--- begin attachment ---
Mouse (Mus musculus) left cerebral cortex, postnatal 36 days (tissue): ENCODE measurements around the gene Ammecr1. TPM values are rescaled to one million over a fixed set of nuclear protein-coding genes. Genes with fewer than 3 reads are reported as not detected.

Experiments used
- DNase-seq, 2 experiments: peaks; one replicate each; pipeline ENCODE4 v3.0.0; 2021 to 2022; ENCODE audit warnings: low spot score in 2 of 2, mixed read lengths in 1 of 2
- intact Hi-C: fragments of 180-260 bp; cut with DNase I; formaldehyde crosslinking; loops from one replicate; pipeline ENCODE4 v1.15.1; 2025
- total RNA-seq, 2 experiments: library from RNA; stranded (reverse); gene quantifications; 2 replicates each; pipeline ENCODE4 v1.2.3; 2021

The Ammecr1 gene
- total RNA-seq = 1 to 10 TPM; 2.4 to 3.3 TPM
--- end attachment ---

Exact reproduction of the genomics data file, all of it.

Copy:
Mouse (Mus musculus) left cerebral cortex, postnatal 36 days (tissue): ENCODE measurements around the gene Ammecr1. TPM values are rescaled to one million over a fixed set of nuclear protein-coding genes. Genes with fewer than 3 reads are reported as not detected.

Experiments used
- DNase-seq, 2 experiments: peaks; one replicate each; pipeline ENCODE4 v3.0.0; 2021 to 2022; ENCODE audit warnings: low spot score in 2 of 2, mixed read lengths in 1 of 2
- intact Hi-C: fragments of 180-260 bp; cut with DNase I; formaldehyde crosslinking; loops from one replicate; pipeline ENCODE4 v1.15.1; 2025
- total RNA-seq, 2 experiments: library from RNA; stranded (reverse); gene quantifications; 2 replicates each; pipeline ENCODE4 v1.2.3; 2021

The Ammecr1 gene
- total RNA-seq = 1 to 10 TPM; 2.4 to 3.3 TPM